Mind & Spirit

Look and feel 10 years younger

Author: Canadian Living

Mind & Spirit

Look and feel 10 years younger

This story was originally titled "Look & Feel 10 Years Younger" in the July 2009 issue. Subscribe to Canadian Living today and never miss an issue!

Part one: Eat to be 10 years younger

By Julie Beun-Chown

Marjorie Silcoff stares thoughtfully at the ceiling of her Montreal home. The 37-year-old has been trying to think of a downside to looking 10 years younger than her age and, apparently, she's just found it. "Last year, I was carded," she says with a giggle. "I was in California and we went to a lounge. The guy wouldn't let me in without ID. I couldn't believe it."

Tough break. Then again, she brought it upon herself.

Five years ago, she radically changed her diet and within weeks, her acne-prone skin had cleared up and smoothed out, and she had more energy to boot.

A remarkable transformation, but not unexpected, says Sam Graci, a Canadian nutrition researcher and founder of Genuine Health Products. "Our skin's composition is totally affected by the foods we eat," he says. Researchers at an Australian university found a diet rich in fruit, vegetables and oily fish reduces wrinkles and signs of aging.

So, if we are what we eat, what's on the menu to help us look and feel 10 years younger?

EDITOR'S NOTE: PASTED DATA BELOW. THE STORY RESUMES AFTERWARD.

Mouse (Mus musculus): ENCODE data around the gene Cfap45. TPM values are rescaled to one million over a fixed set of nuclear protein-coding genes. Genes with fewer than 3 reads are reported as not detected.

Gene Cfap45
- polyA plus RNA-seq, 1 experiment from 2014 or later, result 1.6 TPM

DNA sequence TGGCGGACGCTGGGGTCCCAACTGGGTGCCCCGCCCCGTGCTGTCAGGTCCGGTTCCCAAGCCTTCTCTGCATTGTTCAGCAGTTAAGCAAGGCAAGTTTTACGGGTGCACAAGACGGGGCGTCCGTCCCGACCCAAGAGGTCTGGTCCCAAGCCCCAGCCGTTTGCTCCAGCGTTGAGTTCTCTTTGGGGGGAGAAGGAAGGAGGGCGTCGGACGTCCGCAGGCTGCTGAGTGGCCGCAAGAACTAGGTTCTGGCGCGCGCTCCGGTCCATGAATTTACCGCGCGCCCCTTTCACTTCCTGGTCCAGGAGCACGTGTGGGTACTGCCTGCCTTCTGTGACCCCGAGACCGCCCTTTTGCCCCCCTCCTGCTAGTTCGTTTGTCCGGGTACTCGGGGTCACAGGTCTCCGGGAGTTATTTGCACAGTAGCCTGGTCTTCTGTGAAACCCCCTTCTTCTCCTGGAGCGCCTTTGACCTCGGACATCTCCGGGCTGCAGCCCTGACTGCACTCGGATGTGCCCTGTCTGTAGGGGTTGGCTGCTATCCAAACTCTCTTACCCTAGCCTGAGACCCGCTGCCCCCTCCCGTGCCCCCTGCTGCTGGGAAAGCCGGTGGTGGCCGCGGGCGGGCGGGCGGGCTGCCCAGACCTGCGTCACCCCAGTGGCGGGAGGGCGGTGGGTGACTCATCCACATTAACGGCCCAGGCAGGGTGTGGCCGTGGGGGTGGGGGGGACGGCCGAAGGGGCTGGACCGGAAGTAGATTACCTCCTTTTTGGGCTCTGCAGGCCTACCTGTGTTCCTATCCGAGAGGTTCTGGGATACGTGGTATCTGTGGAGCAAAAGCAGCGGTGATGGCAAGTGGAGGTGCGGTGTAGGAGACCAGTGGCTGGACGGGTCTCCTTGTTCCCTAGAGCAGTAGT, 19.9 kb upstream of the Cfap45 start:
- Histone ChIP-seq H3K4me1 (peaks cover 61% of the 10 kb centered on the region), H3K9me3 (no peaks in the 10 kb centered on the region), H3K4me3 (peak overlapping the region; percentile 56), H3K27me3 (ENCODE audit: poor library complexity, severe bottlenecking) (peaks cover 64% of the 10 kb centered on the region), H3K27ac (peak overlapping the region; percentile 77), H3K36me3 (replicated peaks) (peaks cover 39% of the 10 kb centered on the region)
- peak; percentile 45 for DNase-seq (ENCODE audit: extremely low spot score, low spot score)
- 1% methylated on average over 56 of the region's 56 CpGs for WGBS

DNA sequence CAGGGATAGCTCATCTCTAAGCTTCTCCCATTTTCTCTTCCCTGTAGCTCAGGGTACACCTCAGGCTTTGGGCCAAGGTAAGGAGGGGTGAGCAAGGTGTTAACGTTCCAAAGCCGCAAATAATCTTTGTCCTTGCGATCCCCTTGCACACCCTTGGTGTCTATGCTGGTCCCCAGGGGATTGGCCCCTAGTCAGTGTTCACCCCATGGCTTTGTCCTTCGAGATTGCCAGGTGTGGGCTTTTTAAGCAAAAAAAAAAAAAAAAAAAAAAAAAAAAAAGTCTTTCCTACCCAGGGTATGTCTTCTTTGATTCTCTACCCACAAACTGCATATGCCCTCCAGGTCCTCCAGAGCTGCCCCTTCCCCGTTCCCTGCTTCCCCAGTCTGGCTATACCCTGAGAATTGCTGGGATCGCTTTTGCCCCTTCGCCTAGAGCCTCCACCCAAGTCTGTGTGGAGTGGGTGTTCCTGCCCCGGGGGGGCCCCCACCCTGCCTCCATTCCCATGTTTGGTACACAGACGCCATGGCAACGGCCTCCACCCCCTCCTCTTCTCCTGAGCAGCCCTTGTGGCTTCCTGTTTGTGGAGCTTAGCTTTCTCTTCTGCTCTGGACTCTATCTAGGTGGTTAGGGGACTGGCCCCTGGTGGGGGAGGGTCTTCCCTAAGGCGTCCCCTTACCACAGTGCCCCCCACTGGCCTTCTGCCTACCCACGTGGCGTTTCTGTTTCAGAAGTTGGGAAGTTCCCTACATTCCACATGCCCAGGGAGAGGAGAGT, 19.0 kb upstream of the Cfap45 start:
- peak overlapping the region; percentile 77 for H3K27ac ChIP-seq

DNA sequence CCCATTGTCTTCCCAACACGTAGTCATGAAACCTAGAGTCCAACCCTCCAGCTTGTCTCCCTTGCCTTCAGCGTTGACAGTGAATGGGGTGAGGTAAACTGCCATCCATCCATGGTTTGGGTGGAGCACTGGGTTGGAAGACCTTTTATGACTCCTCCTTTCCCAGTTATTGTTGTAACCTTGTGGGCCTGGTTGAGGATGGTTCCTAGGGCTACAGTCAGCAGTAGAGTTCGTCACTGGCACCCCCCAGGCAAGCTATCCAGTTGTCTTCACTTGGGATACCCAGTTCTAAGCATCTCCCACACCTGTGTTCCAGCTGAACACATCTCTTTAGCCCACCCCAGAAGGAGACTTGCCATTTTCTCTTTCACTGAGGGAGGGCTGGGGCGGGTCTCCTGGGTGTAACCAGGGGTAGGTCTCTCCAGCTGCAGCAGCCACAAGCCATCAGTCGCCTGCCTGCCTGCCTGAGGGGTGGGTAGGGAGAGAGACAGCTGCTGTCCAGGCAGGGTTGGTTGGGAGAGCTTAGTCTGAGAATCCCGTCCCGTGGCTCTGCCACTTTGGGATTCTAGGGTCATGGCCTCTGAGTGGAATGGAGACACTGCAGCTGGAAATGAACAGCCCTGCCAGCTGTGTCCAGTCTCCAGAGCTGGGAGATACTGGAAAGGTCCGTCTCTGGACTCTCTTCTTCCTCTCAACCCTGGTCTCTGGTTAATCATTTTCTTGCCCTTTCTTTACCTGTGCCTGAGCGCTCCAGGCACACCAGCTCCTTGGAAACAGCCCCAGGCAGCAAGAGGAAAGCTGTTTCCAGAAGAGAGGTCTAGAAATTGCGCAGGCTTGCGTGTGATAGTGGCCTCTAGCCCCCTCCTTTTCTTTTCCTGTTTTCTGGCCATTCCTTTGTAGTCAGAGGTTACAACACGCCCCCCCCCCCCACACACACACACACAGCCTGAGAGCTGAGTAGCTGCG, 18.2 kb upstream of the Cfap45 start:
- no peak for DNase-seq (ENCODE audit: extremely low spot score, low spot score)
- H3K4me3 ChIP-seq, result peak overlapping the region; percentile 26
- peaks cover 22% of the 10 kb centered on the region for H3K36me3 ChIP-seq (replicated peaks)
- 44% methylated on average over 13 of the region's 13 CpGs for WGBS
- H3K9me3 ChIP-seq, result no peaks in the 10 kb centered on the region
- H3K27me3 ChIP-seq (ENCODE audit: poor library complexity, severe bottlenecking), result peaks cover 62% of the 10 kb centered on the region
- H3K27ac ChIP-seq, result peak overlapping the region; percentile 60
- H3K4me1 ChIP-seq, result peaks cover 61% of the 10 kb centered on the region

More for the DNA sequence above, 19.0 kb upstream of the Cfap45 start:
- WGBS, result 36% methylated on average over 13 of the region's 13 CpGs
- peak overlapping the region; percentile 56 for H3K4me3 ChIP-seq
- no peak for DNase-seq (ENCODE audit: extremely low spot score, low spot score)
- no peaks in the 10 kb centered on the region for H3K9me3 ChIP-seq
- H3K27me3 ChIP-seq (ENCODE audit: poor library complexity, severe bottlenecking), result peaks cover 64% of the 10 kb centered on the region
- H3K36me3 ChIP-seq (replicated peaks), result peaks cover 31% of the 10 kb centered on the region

Wild fatty fish
Good for: firm skin

Rich in omega-3 fatty acids, wild fish does double-duty as a beauty food, says Alan Logan, a naturopathic doctor and author of The Clear Skin Diet (Cumberland, 2008). Wrinkles and drying skin are exacerbated by sun damage, pollutants and free radicals. "But omega-3s can reduce the resulting inflammatory process and protect collagen, the structure of the skin," Logan says. Omega-3s also support healthy bones.
    
Low-fat yogurt
Good for: dental and gut health

The link between dairy foods and skin problems such as acne may have been established by three Harvard University studies, but low-fat yogurt is the exception. "Yogurt's calcium and phosphorus [also boosts] tooth enamel, which can reduce cavities and give us a beautiful smile," says Lisa Drayer, a beauty nutritionist and author of The Beauty Diet (McGraw-Hill, 2008). Probiotics in good-quality yogurts also help with food digestion, says Logan. The result? Eased constipation, fewer toxins stored in your body and reduced inflammation.

Oysters
Good for: hair, nails and skin

The zinc in oysters not only encourages healthy hair and nail growth, but it also plays an important role in skin renewal and repair. "The high zinc content of oysters is a great beauty benefit," says Drayer. Too slimy? Add crab, white beans or fortified cereal to your diet instead.

Page 1 of 5 – head to page two for more tricks to make you feel (and look) younger
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Sweet potatoes
Good for: skin

Sweet potatoes, known for their smooth skin and tapered ends, are loaded with complex carbohydrates, protein, beta-carotene and vitamins, including vitamin C. Just don't confuse them with the scaly, cylindrical yam, says Drayer. "Botanically, they're not even related."

Blueberries and other jewel-hued fruits
Good for: skin and eyes